One of the recordings (which featured Benny Goodman and Teddy Wilson) that launched Holiday’s career was “What a Little Moonlight Can Do.” We therefore raise a glass of this Gary Regan interpretation of the Aviation.

THE MOONLIGHT COCKTAIL

1 1/2 oz gin

1/2 oz Cointreau

1/2 oz crème de violette

1/2 oz fresh lime juice

Shake with ice and strain into a chilled champagne flute.

SEE LADY DAY AT THE LYRIC STAGE COMPANY [140 CLARENDON ST., BOSTON. 617.585.5678. LYRICSTAGE.COM] THROUGH APRIL 24TH, AND FIND OUT MORE ABOUT COCKTAILS FOR A CAUSE AT LUPECBOSTON.COM.

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*The latest ruminations from LUPEC Boston, in case you missed ‘em in The Weekly Dig.

by Pink Lady

Fellow drinkers, cocktail enthusiasts and lovers of quality beverage: We are lucky. We’re enjoying a glorious era. The cocktail is queen, and finding a quality drink in Boston is as simple as sidling up to any of the great bars in a long list of local destinations. Many of us remember a different time, a darker time, before rye was present among the spirits on the back bar, before the B-Side was even born (may it now rest in peace).

On occasion, though, we Boston drinkers might find ourselves inexplicably outside our comfort zone. Your fratty cousin comes to visit, for example, and you end up drinking with him at the Boylston Street bars (one that is misleadingly named after a spirit, perhaps?), and no matter how hard you try to explain that “Eastern Standard is, like, RIGHT THERE,” no one will budge. What’s a bratty cocktail snob to do?

A Manhattan or a classic martini is a simple enough template, but proceed with caution here—you have no idea how long that vermouth has been open, unrefrigerated and gathering dust on the back bar. A margarita should also be avoided, unless you have an unspoken affection for from-the-gun sour mix. There is a time and a place for a beer and a shot, or a gin and tonic … and many would say that this is it. If that’s not quite your speed, fear not; there are cocktails out there that simply cannot be ruined, no matter how hard an inexperienced bartender may try. So we present a new LUPEC feature for situational ordering: “Bullet-Proof Cocktails,” or “Drinks You Can’t Mess Up.”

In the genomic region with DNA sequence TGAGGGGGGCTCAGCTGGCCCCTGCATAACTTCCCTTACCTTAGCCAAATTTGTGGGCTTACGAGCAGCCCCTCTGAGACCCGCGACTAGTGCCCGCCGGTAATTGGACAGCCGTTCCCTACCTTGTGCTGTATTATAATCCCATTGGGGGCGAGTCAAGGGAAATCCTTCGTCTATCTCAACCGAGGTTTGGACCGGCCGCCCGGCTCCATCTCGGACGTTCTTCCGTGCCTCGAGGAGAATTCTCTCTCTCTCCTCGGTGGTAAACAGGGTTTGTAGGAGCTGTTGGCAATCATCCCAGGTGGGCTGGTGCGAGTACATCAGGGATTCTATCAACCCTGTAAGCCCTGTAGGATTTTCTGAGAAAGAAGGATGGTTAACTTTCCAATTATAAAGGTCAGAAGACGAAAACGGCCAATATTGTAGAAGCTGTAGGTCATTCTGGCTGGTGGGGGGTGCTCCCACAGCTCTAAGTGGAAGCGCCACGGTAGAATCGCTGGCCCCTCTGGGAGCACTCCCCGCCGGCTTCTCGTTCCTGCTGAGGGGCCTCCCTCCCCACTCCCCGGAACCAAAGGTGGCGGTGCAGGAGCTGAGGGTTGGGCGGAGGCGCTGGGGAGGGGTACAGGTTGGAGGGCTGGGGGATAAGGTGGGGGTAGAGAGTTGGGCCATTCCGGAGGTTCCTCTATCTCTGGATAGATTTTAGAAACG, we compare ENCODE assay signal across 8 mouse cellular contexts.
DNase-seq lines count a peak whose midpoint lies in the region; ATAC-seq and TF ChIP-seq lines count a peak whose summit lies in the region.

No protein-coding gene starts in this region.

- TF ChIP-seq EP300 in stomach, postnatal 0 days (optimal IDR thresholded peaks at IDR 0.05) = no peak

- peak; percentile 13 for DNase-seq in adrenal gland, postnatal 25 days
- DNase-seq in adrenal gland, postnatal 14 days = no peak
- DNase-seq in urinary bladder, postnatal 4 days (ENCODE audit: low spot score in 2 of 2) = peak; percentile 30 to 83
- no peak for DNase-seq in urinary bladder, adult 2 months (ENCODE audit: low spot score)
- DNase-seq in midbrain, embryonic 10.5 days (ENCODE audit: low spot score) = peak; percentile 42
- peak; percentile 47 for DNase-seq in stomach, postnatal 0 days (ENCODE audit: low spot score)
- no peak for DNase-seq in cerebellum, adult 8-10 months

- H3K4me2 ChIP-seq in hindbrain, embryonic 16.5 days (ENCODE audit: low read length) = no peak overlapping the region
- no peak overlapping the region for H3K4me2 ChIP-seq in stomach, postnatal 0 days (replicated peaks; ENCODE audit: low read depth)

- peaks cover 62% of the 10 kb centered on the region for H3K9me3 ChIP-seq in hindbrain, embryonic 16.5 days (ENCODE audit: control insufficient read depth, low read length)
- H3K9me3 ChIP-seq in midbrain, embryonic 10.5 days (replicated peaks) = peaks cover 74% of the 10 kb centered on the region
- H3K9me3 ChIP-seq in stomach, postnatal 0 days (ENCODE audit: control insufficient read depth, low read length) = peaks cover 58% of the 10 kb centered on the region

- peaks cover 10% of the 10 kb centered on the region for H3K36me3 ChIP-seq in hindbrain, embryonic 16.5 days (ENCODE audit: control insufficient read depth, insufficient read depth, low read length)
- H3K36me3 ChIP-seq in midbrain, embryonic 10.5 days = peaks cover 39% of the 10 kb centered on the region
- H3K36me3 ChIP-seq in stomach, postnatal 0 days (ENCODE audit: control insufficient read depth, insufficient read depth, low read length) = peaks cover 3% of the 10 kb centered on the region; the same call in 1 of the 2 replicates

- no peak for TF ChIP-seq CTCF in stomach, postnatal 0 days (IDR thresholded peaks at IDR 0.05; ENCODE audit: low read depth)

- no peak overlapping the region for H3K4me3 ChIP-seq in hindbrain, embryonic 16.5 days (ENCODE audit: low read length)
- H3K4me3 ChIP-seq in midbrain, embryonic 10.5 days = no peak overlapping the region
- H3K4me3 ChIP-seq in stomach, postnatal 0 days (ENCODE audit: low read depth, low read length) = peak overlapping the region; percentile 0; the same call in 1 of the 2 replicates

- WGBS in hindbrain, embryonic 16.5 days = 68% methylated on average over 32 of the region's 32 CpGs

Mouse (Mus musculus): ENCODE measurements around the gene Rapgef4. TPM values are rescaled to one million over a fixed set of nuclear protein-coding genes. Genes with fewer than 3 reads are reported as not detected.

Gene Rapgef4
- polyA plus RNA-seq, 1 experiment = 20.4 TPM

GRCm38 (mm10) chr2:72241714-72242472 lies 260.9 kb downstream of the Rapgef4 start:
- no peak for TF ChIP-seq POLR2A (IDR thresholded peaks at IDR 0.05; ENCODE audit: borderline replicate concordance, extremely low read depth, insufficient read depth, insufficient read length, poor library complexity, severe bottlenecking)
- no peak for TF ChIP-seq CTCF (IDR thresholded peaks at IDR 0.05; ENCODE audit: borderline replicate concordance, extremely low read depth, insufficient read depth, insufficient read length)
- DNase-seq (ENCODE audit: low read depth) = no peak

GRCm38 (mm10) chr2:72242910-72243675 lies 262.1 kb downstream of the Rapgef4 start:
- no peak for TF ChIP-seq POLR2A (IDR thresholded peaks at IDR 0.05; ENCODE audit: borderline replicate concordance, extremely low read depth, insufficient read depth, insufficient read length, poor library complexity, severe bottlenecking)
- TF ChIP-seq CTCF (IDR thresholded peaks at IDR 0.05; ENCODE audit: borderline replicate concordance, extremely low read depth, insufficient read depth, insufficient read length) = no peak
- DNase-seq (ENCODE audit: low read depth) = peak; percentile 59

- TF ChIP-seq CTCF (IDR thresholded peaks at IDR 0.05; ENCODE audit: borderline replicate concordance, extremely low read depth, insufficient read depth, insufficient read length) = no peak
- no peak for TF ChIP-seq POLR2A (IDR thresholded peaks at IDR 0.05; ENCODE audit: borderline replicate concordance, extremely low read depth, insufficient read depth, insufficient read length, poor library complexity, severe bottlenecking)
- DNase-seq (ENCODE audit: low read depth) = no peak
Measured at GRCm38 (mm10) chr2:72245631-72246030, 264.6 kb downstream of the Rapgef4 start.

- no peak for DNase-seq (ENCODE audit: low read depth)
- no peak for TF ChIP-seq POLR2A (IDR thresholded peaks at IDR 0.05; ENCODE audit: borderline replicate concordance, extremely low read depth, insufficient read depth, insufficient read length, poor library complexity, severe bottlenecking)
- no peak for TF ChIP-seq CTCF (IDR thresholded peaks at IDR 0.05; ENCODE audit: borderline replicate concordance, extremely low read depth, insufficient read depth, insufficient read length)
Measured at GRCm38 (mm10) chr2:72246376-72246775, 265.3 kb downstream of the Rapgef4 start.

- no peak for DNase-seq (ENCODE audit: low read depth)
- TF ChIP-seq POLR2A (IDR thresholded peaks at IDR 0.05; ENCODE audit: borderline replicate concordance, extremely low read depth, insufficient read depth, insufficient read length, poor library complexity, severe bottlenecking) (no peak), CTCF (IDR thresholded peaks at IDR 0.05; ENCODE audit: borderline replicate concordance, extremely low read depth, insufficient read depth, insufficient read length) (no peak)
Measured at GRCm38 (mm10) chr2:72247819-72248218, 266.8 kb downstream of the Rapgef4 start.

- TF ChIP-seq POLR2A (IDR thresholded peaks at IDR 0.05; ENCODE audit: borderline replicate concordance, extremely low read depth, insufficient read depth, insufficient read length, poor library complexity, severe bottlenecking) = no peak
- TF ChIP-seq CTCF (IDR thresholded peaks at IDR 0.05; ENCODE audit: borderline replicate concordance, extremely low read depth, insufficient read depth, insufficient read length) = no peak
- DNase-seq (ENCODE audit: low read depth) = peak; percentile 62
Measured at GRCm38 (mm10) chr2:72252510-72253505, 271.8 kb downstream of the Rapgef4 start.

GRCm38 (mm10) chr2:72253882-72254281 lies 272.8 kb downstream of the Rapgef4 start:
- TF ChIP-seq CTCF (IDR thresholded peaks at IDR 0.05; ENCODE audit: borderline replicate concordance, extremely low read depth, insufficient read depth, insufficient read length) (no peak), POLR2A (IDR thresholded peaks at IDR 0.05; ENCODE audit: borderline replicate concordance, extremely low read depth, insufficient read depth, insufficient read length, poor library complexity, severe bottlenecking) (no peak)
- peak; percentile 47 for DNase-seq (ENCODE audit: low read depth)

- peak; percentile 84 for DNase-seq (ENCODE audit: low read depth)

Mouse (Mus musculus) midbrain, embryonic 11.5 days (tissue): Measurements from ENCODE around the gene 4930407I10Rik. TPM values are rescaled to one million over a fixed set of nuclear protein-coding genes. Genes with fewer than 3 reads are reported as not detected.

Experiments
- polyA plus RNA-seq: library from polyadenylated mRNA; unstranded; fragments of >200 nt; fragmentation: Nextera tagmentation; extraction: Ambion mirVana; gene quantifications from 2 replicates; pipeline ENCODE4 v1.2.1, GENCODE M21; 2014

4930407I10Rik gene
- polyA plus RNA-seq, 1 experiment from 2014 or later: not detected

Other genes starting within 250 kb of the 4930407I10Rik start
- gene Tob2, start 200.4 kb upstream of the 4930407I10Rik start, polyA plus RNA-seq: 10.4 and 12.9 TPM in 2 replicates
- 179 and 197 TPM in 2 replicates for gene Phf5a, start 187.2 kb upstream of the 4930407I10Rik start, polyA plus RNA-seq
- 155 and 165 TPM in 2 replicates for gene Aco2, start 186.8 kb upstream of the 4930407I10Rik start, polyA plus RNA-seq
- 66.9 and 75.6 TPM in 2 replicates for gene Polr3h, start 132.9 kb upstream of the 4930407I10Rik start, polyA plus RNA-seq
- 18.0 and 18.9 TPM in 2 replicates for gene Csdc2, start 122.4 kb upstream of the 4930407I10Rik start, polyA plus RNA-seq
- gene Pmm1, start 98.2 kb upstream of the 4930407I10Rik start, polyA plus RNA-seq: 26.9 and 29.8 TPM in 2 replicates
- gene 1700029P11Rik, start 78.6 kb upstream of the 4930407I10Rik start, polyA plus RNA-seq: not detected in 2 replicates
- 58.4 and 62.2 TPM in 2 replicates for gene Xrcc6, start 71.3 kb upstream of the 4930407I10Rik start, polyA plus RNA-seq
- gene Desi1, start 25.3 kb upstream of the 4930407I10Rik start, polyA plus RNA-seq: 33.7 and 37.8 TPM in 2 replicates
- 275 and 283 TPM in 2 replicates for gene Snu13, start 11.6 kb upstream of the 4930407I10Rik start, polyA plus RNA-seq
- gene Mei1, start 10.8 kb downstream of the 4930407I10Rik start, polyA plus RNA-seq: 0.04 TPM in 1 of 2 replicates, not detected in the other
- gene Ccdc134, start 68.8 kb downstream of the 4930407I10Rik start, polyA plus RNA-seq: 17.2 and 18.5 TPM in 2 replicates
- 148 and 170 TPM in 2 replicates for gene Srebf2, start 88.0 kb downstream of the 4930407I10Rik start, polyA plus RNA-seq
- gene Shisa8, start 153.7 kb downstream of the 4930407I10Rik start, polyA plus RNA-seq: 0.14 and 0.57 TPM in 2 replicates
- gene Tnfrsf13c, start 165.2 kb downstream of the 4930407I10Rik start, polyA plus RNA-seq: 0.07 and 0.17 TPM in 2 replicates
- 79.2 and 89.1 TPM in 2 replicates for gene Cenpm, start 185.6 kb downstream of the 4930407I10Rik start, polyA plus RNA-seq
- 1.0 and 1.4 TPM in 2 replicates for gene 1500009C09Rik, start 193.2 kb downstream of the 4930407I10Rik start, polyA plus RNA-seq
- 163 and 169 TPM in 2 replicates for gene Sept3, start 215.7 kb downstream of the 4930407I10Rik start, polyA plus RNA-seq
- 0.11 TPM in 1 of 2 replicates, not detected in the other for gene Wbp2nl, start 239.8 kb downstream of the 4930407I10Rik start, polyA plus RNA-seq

Proud among these is the Mamie Taylor, a great old highball named for a famous Broadway star. It was the drink-du-moment for a few fleeting years around the turn of the 20th century and consumed by the thousands in the hot summer of 1900. The drink figured prominently in popular culture, writes Ted “Dr. Cocktail” Haigh in Vintage Spirits and Forgotten Cocktails: “Poems were written about the drink, jokes were told, and articles were written using Mamie to illustrate au courant sophistication.”

The Mamie’s a simple beverage composed of inexpensive ingredients, yet bars were nevertheless able to charge exorbitant prices thanks to the drink’s popularity. According to Haigh, it became “synonymous with ‘swank refreshment’ until 1920—and Prohibition.” Mamie enjoyed a brief comeback in the ’40s and was a predecessor to vodka’s gateway cocktail, the Moscow Mule.

Let’s bring Mamie back! Just … maybe don’t ask for her by name, lest you risk feeling even more uncomfortable than you already do with your fratty cousin’s “bros.”

MAMIE TAYLOR

From Vintage Spirits and Forgotten Cocktails by Ted Haigh

2 oz Scotch
.75 oz spicy ginger ale or ginger beer

Build over ice in a highball glass. Stir and garnish with lime wedge.

Notes on situational ordering: If the bar has ginger beer, lucky you! If not, or if you’re afraid to ask, ginger ale will do. If said bar does not have a fresh juice program, ask for Scotch & ginger with extra lime wedges as “garnish”—three or four should do.

CIN-CIN!